American murder suspect accuses judge of bias

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Roland Routh

Windhoek-Marcus Thomas, the North American national who is accused of the execution style murder of Namibian citizen Andre Heckmair wants Judge Christi Liebenberg to recuse himself from the case for alleged bias.

According to Thomas, the wording in the judgment declaring him capable of understanding the wrongfulness of a criminal act and of having the capability to appreciate the wrongfulness of such an act indicates that the judge has already made a finding that he was guilty of such an act.

In his ruling Judge Liebenberg said: “Mr Marcus Thomas is capable of appreciating the wrongfulness of his acts in respect of the offences charged, and acted in accordance with an appreciation of the wrongfulness of his actions, does not suffer from any mental illness or mental defect and is accordingly capable of understanding the proceedings so as to make a proper defence.”

This wording is now the bone of contention, as Thomas says it creates an impression of bias on the part of Judge Liebenberg and poses a perceived threat to a fair trial.

His legal aid lawyer Khadila Amoomo argued this point strongly, in spite of interjections by Judge Liebenberg, who was clearly not amused by Amoomo’s firm insistence.

Thomas, who claimed he suffered a brain injury when he fell from an at least two metre fence during a botched escape attempt, was declared fit to stand trial in the Windhoek High Court by two psychiatrists after he was sent for successive psychiatric evaluations by the court.

After the first psychiatric observation he was declared unfit to stand trial by state psychiatrist Dr Frederika Mthoko as he was reportedly suffering from a “neurocognitive disorder.”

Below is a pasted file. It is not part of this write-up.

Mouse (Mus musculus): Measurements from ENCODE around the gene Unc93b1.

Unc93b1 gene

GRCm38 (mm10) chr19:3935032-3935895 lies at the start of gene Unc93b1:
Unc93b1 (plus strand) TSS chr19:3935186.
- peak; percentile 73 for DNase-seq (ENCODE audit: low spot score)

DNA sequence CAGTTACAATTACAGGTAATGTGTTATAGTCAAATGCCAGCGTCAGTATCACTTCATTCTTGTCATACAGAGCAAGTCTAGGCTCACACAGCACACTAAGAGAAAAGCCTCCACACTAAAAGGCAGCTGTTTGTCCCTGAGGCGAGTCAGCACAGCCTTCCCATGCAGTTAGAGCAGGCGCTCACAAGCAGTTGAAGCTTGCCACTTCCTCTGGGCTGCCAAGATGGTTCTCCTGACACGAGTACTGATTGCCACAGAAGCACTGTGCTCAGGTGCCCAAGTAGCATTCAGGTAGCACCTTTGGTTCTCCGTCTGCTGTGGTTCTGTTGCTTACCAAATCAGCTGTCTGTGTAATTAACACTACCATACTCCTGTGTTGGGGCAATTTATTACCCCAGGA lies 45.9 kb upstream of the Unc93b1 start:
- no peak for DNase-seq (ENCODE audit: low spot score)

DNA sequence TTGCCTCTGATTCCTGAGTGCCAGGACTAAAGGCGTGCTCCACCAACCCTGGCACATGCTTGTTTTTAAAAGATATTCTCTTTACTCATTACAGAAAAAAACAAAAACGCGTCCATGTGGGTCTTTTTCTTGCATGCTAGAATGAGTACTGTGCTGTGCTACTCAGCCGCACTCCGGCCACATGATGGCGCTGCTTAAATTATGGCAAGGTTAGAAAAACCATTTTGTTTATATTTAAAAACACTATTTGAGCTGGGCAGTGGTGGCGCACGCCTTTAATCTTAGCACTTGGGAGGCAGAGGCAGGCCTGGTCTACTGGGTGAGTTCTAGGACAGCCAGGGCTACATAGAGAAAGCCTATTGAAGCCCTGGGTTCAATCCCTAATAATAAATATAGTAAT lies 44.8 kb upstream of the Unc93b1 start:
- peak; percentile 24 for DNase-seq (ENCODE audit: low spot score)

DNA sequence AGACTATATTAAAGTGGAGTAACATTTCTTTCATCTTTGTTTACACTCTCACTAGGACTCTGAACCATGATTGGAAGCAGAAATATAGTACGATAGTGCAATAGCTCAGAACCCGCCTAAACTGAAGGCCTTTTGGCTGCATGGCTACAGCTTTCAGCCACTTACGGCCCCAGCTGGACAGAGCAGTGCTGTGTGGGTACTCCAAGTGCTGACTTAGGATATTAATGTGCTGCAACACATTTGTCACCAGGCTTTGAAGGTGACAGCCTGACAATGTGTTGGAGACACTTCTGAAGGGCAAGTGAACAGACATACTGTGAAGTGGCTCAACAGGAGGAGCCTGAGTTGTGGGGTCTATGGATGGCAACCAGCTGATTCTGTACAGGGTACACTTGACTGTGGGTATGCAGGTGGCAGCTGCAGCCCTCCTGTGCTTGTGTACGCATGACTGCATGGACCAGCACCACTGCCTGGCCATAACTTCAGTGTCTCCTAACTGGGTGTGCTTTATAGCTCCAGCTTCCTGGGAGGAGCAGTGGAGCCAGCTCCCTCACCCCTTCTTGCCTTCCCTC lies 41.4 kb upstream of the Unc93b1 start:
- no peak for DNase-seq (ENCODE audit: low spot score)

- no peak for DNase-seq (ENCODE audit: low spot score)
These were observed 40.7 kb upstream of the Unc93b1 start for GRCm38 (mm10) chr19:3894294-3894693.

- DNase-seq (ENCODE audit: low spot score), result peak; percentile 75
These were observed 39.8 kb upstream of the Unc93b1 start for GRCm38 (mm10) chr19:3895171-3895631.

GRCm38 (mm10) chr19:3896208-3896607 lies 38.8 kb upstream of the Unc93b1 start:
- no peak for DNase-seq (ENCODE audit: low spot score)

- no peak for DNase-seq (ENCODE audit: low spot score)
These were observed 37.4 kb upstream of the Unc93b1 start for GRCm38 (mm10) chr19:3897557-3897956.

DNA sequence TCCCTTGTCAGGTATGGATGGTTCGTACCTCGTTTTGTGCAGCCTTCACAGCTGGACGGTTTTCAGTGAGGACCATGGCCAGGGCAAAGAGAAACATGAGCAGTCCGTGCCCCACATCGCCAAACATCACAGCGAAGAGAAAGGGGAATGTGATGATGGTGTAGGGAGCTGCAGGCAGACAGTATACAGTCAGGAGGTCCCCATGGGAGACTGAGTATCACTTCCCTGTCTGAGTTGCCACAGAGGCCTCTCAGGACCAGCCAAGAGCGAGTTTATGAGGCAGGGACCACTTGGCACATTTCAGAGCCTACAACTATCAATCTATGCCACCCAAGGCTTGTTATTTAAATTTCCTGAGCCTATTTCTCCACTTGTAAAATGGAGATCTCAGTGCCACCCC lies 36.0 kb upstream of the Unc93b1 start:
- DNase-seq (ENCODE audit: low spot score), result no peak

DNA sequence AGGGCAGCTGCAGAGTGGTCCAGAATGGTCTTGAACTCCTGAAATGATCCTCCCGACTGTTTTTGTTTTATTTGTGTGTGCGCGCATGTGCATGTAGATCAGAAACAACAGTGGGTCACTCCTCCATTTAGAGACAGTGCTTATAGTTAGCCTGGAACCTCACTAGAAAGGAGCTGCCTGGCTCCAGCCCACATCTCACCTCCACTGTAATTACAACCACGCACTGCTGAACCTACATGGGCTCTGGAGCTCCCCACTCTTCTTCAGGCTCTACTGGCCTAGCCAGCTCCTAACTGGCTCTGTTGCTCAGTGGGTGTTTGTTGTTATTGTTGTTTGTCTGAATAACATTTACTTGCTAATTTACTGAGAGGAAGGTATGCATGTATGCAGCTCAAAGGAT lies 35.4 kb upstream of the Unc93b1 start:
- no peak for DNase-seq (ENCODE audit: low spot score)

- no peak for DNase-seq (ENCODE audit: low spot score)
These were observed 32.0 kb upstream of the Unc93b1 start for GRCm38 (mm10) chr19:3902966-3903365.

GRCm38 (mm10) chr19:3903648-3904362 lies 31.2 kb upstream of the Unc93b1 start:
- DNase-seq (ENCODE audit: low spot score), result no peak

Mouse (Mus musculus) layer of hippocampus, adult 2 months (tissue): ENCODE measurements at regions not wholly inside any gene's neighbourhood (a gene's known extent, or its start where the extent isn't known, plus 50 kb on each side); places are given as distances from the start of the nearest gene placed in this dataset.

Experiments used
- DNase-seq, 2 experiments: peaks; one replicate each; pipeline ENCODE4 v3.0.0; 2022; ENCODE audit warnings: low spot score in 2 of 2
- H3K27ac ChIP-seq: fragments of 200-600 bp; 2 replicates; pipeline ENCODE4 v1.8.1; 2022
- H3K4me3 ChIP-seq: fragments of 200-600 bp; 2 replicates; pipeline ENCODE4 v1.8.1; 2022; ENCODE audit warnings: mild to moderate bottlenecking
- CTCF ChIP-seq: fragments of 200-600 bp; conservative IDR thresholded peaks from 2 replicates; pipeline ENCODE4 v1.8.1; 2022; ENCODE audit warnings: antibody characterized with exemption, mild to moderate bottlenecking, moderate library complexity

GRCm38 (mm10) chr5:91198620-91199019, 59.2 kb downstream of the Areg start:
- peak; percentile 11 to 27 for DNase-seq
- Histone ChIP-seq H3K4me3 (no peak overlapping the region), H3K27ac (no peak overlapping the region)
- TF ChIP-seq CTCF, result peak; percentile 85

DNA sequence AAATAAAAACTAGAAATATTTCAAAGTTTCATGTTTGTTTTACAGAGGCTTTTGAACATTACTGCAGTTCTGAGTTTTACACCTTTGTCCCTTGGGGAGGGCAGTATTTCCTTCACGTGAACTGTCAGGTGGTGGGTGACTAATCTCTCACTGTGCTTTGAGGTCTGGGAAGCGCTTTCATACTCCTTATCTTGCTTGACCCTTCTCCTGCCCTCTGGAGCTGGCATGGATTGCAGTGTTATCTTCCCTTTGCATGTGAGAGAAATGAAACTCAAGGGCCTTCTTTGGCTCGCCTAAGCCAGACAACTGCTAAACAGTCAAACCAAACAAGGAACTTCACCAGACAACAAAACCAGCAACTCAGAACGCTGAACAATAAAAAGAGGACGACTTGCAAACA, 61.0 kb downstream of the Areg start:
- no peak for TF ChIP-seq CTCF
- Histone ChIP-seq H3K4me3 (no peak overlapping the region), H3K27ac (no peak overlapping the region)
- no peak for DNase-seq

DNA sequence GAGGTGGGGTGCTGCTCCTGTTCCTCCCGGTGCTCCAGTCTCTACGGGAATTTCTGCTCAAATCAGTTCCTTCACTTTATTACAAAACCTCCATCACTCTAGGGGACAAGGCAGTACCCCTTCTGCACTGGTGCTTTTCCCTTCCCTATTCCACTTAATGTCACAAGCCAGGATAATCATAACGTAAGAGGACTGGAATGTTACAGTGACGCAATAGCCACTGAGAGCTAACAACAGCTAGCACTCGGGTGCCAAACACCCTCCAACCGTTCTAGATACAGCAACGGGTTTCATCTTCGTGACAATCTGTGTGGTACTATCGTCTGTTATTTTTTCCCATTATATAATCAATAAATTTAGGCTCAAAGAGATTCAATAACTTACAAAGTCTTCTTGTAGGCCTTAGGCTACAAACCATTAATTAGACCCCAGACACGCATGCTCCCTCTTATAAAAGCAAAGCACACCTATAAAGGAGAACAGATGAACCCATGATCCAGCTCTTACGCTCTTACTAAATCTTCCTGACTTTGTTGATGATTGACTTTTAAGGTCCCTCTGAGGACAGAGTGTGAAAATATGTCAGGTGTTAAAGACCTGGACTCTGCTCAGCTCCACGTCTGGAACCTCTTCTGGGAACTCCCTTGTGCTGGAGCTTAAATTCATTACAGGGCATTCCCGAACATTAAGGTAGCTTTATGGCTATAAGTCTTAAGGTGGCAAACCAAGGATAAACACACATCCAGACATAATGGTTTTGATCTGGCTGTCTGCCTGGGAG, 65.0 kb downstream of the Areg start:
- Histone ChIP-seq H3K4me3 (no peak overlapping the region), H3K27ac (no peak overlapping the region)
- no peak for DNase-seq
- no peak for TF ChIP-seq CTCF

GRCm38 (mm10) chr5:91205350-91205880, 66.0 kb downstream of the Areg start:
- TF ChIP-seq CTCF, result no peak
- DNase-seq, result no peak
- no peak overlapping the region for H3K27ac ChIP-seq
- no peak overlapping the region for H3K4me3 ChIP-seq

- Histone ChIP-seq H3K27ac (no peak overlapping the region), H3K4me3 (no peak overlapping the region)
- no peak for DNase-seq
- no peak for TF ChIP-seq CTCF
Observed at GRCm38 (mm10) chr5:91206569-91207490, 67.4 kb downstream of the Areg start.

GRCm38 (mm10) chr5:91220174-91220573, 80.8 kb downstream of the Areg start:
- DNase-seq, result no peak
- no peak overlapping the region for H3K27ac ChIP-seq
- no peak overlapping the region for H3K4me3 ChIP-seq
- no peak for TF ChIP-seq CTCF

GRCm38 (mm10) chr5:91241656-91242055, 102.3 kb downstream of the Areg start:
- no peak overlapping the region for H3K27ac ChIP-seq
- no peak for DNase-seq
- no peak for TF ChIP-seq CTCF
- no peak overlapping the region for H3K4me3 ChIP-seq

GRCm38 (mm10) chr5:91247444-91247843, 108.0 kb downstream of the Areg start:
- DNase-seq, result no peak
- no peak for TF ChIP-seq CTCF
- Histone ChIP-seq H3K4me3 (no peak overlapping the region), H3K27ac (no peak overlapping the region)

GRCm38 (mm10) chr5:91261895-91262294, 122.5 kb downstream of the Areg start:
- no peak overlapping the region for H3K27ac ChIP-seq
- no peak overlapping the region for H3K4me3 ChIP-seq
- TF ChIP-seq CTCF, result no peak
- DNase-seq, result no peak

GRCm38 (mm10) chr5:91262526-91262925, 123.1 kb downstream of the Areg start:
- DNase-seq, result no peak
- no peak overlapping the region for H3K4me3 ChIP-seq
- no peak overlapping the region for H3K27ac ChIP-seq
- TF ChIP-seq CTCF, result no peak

This was, however, not accepted by the State and Judge Liebenberg ordered a second round of psychiatric observation by two independent psychiatrists.

After the second round of evaluations, independent psychiatrists Dr Reinhardt Sieberhagen and clinical psychiatrist Prof Tuviah Zabow found that Thomas was malingering and was fit to stand trial. They concluded that he was faking mental problems to avoid the consequences of his actions.

In his ruling – which is now the subject of the recusal application – Judge Liebenberg verbally quoted the findings of the two psychiatrists and ruled that Thomas was fit to stand trial.

And this is the issue Amoomo had a field day with. He was adamant the judge had expressed himself already without a factual basis to rely upon. According to Amoomo, no evidence had been led to permit the judge to find Thomas guilty of an “act”.

On her part, State Advocate Antonia Verhoef argued that the judge merely used the same expression the psychiatrists used in their reports.

She said there was nothing sinister in the paragraph in question, as it must be read in context with the full judgment. In any event, Verhoef argued, that Thomas was not disputing the fact he was declared mentally fit to stand trial, but is trying to make a mountain out of a molehill.

Thomas and his co-accused, Kevan Townsend, represented by Mbanga Siyomunji are accused of killing Heckmair with a single gunshot to the back of his head on January 7, 2011 along Gusinde Street in Klein Windhoek and robbing him of his cellphone and wallet containing at least 100 Swiss Franc.

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